As a social worker, I am often asked how I stay calm and patient, when interacting with a dementia client, who presents with tear-fullness and confusion, or asks repetitive questions.

Here are three tips:

1) I take a deep breath and speak with the dementia patient, slowly and calmly. 

Our patients, whether they are diagnosed with dementia or not, can read our body language and sense our emotions.

Therefore, for a patient diagnosed with dementia (who is already presenting as agitated and tearful), I check my emotions at the door and approach them calmly and with compassion.

2) I ask for help.

For the days that I am feeling a little bit more tired and emotional than usual, I am up-front and honest with the care team that I need help working with that particular patient on that day.

As a caregiver, it is important for us to stay in tune with our emotions. If we know by Thursday of each week, we need a break, build in that break into our schedules.

For example, schedule a companion from a home care agency to spend a few hours with our loved ones on the afternoons of Thursday and Friday, so we have enough fuel to finish the week.

3) I meet them where they are. 

As a caregiver and social worker, if my loved one or patient said that today is Friday and they went to the mall that morning to go shopping, even though today is Monday and they spent the morning at the doctor, I am okay with that.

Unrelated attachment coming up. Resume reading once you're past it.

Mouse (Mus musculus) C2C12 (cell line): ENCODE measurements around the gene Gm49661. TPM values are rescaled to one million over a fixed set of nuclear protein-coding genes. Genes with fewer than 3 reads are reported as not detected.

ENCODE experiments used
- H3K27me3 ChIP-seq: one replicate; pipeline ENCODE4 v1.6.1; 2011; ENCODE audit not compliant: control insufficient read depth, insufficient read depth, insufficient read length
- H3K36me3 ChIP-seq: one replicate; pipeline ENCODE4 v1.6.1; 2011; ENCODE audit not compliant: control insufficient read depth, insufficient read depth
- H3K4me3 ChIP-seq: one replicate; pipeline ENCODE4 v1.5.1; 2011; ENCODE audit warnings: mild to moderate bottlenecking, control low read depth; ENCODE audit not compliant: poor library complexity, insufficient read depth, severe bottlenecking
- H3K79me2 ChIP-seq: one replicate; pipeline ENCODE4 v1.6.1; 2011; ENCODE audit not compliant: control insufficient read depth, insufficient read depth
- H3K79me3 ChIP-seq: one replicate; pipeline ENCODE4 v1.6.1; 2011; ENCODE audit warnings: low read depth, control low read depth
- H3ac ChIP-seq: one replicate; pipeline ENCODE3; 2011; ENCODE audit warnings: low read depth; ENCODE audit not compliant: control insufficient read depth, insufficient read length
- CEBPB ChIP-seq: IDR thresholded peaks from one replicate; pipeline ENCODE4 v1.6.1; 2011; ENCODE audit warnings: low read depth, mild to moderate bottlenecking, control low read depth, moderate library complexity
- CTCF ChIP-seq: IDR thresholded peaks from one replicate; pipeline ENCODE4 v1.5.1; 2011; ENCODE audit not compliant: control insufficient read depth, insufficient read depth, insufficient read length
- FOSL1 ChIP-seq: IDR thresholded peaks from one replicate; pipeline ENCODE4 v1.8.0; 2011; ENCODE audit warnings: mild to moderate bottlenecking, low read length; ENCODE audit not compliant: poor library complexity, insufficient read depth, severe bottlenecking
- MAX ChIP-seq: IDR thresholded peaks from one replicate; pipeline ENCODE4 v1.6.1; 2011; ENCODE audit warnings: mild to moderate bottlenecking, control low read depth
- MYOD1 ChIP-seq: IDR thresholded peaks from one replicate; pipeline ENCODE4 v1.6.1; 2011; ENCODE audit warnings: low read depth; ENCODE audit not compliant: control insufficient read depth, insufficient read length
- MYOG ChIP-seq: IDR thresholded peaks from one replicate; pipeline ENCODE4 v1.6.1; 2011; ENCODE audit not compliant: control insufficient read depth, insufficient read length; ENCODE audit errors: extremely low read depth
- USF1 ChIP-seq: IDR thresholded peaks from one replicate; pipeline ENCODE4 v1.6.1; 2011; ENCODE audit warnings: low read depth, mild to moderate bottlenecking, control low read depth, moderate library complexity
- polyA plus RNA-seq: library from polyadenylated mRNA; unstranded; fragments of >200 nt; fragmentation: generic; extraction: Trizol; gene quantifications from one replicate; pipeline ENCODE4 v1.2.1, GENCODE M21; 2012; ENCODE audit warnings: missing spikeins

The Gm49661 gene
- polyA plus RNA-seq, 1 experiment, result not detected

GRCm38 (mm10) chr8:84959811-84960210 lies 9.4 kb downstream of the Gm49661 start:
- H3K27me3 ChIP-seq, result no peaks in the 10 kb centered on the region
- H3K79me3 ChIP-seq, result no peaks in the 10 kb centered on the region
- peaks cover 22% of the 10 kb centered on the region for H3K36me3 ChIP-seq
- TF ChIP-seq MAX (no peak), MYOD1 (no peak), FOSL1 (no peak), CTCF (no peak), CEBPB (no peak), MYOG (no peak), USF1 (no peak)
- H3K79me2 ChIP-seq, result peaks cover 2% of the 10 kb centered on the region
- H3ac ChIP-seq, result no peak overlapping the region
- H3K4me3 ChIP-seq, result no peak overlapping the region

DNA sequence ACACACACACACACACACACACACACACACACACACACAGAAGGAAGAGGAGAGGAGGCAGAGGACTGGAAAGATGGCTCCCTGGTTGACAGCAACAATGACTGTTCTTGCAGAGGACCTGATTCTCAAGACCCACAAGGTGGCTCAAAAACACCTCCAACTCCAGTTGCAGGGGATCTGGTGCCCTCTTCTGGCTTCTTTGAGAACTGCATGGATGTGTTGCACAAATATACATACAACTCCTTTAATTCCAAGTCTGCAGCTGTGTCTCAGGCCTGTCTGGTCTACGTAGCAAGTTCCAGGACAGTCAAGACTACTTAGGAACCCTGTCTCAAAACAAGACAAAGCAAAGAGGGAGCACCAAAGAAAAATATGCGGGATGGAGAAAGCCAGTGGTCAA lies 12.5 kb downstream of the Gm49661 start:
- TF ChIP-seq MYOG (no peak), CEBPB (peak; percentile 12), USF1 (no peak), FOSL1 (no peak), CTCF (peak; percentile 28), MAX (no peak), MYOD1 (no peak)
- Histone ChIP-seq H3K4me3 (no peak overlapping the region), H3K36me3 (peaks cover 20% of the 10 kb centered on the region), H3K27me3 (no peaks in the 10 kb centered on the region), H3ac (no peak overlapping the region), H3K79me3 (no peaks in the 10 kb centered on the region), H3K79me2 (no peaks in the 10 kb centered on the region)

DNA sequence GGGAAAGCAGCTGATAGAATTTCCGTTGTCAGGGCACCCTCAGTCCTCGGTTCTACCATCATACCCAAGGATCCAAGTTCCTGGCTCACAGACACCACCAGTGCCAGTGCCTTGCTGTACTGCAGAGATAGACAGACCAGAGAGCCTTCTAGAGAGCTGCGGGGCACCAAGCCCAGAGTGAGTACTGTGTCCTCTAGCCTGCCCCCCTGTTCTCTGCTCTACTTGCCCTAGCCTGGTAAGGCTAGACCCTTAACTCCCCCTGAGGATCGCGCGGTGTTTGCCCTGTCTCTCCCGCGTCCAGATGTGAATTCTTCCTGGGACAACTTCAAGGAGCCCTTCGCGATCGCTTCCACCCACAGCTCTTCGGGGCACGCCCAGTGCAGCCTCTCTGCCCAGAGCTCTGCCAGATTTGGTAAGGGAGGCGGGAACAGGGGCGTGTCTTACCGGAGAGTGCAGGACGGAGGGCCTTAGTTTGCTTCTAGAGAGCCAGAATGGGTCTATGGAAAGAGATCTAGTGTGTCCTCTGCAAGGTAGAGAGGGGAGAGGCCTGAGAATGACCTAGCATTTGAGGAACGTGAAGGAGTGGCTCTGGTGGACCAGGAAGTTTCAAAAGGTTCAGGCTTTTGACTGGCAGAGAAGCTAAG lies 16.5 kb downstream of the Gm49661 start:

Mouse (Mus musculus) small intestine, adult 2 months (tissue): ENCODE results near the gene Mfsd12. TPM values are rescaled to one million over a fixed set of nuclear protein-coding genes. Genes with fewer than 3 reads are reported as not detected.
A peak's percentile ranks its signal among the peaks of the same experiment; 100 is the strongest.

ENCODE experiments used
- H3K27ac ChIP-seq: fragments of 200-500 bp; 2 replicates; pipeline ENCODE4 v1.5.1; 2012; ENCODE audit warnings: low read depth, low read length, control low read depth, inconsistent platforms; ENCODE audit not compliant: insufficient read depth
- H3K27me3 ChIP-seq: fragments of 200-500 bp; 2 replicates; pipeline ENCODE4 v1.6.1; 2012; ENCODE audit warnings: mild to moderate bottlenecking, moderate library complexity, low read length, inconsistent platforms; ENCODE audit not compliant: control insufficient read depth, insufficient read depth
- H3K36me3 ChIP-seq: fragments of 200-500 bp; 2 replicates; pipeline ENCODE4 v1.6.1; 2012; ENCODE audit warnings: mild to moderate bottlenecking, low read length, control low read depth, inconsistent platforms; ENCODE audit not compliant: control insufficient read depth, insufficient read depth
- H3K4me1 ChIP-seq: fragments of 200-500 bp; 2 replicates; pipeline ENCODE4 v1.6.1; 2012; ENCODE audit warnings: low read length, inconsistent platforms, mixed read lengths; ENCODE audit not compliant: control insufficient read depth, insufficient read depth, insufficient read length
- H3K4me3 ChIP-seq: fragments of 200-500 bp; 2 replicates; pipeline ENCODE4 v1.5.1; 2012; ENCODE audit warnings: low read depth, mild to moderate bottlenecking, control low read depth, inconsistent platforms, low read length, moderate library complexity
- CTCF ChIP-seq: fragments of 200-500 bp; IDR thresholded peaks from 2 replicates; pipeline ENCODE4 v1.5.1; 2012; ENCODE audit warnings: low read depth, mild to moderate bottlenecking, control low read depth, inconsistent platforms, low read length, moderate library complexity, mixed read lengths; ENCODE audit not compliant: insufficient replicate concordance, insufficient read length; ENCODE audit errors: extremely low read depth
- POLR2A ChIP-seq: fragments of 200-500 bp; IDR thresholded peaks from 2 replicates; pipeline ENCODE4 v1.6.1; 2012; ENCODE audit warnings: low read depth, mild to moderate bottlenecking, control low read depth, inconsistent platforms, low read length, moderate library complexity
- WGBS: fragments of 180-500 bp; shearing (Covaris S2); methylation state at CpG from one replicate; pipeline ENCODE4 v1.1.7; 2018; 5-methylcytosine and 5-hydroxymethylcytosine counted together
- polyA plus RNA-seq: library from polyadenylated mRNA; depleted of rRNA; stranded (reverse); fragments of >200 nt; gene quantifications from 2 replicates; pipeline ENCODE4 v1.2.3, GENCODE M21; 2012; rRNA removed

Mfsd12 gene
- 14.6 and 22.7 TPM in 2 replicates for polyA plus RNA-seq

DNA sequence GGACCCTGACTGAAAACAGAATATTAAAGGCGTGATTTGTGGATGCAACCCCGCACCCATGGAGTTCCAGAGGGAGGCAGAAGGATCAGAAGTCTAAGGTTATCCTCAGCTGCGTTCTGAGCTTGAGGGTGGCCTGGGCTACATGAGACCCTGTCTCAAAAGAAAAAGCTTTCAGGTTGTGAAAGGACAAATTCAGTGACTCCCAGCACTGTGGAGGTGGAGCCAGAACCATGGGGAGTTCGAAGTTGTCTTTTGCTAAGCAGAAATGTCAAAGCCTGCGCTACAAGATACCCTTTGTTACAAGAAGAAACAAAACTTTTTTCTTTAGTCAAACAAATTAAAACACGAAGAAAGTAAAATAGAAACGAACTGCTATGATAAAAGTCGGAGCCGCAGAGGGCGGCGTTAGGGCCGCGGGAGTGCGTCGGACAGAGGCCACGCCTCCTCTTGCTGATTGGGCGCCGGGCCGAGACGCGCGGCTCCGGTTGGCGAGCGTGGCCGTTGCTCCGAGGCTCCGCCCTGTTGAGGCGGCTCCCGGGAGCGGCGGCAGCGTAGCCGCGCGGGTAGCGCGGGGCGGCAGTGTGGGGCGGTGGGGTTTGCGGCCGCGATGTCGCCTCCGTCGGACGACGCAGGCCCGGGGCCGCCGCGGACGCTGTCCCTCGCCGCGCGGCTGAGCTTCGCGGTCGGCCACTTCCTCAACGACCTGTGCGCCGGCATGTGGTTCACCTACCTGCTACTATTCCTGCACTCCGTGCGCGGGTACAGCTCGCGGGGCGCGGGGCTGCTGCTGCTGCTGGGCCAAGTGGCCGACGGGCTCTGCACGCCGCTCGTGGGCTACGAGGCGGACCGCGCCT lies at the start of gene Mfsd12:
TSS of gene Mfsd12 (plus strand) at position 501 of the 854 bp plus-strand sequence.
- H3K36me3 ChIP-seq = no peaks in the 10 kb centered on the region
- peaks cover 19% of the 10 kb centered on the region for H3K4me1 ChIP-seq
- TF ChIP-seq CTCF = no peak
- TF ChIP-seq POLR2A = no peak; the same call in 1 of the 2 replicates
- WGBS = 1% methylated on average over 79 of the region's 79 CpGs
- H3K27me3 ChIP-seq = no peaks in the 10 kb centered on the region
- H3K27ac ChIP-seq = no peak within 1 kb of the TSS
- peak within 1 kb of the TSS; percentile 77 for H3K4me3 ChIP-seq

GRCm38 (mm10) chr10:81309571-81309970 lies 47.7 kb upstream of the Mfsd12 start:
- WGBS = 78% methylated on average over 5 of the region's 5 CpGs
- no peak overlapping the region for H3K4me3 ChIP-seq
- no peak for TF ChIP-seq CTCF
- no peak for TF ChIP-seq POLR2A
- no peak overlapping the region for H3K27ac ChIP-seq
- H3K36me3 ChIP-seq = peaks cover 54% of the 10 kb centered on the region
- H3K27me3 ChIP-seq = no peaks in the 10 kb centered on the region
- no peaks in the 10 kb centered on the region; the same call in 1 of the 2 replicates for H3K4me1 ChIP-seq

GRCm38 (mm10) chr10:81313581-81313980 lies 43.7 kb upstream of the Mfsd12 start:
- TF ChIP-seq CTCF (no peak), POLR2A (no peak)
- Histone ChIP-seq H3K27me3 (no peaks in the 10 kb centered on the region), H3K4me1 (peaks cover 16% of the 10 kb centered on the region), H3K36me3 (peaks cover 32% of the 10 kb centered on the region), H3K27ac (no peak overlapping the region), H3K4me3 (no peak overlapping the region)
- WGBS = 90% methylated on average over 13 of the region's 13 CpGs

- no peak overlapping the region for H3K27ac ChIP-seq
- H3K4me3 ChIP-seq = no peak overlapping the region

There is no reason to argue or correct them.

I focus on the time I spend with them, whether it is Monday or Friday in their mind.

So, even though the caregiving journey is long and hard, I focus on the time I spend with my loved ones and patients, rather than arguing with them. I am honest with myself, as to when I need I break, so I can approach our time together with compassion and empathy.


About Janie

Janie is the Director of Care Coordination for Rothkoff Law Group, and elder law firm. Janie brings a variety of experiences to the team as a graduate of the Bryn Mawr Graduate School of Social Work and Social Research with her Masters in Social Service. Janie has focused her efforts on empowering and advocating for her elderly clients with the Senior Services Department of Jewish Family and Children’s Service of Southern New Jersey, and the Philadelphia Corporation for Aging. Janie obtained a business degree from St. Joseph’s University. When not in the office, Janie helps to organize and host events for the Filipino-American Association of South Jersey. In addition, she enjoys spending time with her family, traveling to Europe and Asia, and at the Jersey Shore.

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